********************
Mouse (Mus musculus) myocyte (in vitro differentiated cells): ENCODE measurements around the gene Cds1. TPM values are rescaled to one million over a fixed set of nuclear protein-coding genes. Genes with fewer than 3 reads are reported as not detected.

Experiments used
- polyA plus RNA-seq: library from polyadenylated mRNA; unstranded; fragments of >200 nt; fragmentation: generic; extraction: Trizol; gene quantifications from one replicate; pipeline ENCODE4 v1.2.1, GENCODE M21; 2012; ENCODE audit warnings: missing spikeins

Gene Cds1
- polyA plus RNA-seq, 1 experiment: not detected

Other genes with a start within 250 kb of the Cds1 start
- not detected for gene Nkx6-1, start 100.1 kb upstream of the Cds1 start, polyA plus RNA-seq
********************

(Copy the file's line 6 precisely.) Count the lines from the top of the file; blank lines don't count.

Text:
Other genes with a start within 250 kb of the Cds1 start